The Early Modern Commons

Search Results for "William Brown"

Your search for posts with tags containing William Brown found 17 posts

“Count Brown” of King William County, Virginia

In 1767, William Burnet Brown moved out of Massachusetts. He sold his father’s country house on Folly Hill, “Browne Hall,” to his cousin William Browne, by then one of Salem’s representatives on the Massachusetts General Court....
From: Boston 1775 on 25 Oct 2019

William Burnet Brown, Skinny Legs and All

Like his first cousin William Browne, William Burnet Brown was a wealthy man and therefore rather well documented in eighteenth-century sources and nineteenth-century accounts.However, almost none of those accounts connect him to the fight between John...
From: Boston 1775 on 23 Oct 2019

William Browne: Justice, Councilor, but Not Coffee-House Brawler

Technical difficulties—i.e., a power outage after a storm, and attendant recovery work—threw off my posting schedule this week. I hope to catch up over the next few days.The last posting quoted merchant captain Mungo Mackay describing William...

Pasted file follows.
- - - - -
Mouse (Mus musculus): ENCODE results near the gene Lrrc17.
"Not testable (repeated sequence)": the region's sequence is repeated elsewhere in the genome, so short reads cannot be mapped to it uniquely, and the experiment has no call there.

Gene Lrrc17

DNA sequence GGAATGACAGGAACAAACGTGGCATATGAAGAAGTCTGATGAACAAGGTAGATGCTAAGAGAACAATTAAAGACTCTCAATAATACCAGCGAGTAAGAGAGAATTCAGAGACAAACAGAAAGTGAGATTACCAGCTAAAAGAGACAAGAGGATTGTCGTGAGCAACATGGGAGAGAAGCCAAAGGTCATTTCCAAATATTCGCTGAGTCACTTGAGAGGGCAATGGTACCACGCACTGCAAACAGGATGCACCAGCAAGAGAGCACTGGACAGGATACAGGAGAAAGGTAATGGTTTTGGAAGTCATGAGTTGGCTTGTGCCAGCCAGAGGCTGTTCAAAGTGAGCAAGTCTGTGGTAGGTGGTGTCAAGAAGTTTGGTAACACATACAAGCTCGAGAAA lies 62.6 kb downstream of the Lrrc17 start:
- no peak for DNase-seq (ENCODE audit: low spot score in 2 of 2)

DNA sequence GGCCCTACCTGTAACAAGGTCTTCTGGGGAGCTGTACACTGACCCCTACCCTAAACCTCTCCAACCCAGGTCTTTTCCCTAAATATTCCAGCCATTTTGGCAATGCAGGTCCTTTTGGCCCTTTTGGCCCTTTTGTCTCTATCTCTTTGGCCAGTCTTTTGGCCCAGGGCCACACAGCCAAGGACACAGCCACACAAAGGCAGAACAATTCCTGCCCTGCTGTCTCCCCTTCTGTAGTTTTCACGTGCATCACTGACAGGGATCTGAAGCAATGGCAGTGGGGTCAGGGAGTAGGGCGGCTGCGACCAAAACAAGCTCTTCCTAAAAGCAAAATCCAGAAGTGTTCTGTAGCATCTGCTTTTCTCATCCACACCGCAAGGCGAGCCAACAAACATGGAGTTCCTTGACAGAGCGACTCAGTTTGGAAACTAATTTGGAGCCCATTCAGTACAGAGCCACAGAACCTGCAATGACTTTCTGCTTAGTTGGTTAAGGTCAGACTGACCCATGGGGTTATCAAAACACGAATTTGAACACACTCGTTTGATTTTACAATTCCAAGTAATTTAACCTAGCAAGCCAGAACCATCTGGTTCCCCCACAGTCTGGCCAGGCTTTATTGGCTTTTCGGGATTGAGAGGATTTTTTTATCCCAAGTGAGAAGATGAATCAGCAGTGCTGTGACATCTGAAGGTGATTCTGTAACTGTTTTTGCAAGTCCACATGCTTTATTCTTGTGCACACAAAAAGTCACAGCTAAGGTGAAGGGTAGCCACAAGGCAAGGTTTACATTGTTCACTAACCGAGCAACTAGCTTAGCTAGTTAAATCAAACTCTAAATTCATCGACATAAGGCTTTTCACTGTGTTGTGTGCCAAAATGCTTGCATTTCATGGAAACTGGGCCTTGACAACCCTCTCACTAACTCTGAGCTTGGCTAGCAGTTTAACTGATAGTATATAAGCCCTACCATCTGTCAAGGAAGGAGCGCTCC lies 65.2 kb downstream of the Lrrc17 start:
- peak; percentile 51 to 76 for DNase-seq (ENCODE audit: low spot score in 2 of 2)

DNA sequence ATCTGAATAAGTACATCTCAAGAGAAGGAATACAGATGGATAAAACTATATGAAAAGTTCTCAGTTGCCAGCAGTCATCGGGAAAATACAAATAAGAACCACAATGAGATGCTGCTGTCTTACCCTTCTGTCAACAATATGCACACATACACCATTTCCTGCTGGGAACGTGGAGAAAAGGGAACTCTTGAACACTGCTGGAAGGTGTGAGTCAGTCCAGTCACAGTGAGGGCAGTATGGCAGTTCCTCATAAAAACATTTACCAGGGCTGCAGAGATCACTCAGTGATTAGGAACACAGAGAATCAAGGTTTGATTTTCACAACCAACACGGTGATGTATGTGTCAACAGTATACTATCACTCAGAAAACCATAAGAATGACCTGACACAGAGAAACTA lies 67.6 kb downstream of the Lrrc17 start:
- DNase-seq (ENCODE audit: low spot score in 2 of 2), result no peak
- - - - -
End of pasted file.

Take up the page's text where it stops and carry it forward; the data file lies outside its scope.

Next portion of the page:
From: Boston 1775 on 21 Oct 2019

More Maneuvering about the Manufactory

Boston 1775 readers might remember the conflict over the Manufactory House that occurred in October 1768, soon after the British regiments arrived in Boston. The soldiers’ “siege” of the building was surprisingly short, given all the...
From: Boston 1775 on 29 Jan 2019

Nithsdale Martyrs’ Monument: A Guide to the Covenanters #History #Scotland

Who are the 57 Covenanters listed on the Nithsdale Martyrs’ Cross in Dalgarnock graveyard? Where did they come from and what happened to them? The monument erected in 1928 lies in Dalgarnock graveyard between Thornhill and Closeburn, not far off...
From: Jardine's Book of Martyrs on 28 Oct 2018

The Curious Case of Zacheus Holmes

The United States pension and land bounty records furnish us with a multitude of fascinating stories. It is important, however, to weight them against... The post The Curious Case of Zacheus Holmes appeared first on Journal of the American Revolution.